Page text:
Oxy cutting a 8" steel shaft

We need to cut a 8" steel shaft (crankshaft on a punch press) to safely take off the flywheel before dropping down the whole press.
How can I do it with O/A? Tip size? Can it be done with 315FC torch?
i
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I would not try that with acetylene. I don't like taking acetylene past 2" thickness.
I would go to a 100 lb. propane tank with an acetylene regulator. You will also want a 240 or greater oxygen bottle with a high flow regulator, and 3/8" hoses or your torch will choke.
The victor 315 torch is fine, but buy a #8 propane tip for it.
Run the propane at 5 psi and your oxygen at 100-125 psi. Your oxygen regulator will freeze up if it can't handle high flow rates. If the output gauge on your oxygen regulator goes up to 200 psi then it is rated at 100 psi max output. You might be able to rent a high flow regulator.
To light propane: Crack the fuel gas valve Crack the oxygen valve Rest the torch tip against a piece of steel at a 45 degree angle and use your spark lighter to ignite the mix. Now increase your fuel and oxygen in stages until your fuel gas is maxed out and the flames have pulled back to a short LOUD pale ring of flames.
The main reason people have had bad experiences trying to use propane is that they treat it like acetylene. That won't work.
Also keep the tip about 3/4" from the steel for optimal cutting. If the tip gets clogged in the center from a blow-back, then use a tip cleaner, but if the flame jets get dirty remove the tip and separate the core from the outer shell. Then wire brush it and reassemble.
In general propane tips will last about 4 times as long as acetylene tips.
Propane and the other LP gasses are far better for cutting heavy steel than acetylene because their hottest point is much further from the tip. The heat will carry further through the steel.
For an 8" shaft you will have to travel very slowly in the center to make sure you get a clean cut, and massive amounts of molten steel will be flowing out the bottom of the cut. I once cut a 700 lb. anvil from 6" plate steel. It took 30 minutes and drained an oxygen bottle. Mind you I was using a pattern cutter.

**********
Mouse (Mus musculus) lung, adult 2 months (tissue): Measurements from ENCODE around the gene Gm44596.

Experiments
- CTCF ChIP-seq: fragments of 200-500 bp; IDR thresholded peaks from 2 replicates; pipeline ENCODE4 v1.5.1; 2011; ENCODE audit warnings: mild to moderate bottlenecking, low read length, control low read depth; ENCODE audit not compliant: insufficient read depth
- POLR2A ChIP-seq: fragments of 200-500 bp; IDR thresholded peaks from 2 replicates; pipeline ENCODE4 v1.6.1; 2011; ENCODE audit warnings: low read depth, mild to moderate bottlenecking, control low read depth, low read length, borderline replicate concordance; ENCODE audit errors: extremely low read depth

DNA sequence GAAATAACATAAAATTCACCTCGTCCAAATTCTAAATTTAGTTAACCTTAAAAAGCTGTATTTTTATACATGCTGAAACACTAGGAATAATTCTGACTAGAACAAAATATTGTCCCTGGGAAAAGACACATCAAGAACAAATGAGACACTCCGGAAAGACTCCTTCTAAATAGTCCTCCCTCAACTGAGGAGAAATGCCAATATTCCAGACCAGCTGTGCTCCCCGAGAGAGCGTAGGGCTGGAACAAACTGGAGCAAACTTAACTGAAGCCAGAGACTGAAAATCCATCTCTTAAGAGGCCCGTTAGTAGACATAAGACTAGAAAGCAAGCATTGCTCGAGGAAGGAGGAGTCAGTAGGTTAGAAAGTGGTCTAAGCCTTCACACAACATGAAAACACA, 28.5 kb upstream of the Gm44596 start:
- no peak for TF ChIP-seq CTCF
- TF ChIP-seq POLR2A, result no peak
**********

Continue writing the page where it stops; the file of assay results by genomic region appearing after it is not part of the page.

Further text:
I have cut up to 10" steel with propane. It is the most common gas used in scrap yards and big burning shops.
It would be best to practice on a hunk of scrap steel to get your travel speed down.
Good luck.
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On Wed, 23 Apr 2014 19:03:47 -0700, Ernie Leimkuhler

In the scrap yards around here they dispense with the oxygen tank and run with compressed air - compressor on the big Michigan loader which is generally always nearby anyway.
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I seen this and tried it for myself. Couldn't get it to work well for cutting. You've got 22% O2 instead of 100% O2
propane over compressef air is a tiny fraction of the cost of acetelene over oxygen.
Karl
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All the "field scrappers" around here who break down large assemblies in- situ use oxy-propane. TONS cheaper than oxy-acetylene, and cuts most steel very effectively.
The big problem Ig has is trying to cut that long a kerf. With enough gas velocity, he might get the kerf 2" deep across the width of that big shaft, but he'll have to 'wedge cut" sections out in order to get the torch close enough to cut near the middle.
Most any-sized torch could do that if it's only hot enough to start cutting, AND you have the time and gas to do it.
LLoyd
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Thanks, Ernie. I bought some biggish tips and I will try tomorrow.
i

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On 4/23/2014 8:13 PM, Ignoramus18845 wrote:

Can't you take it apart? I've had the flywheels off of all my presses, granted none are that big but the process is the same.
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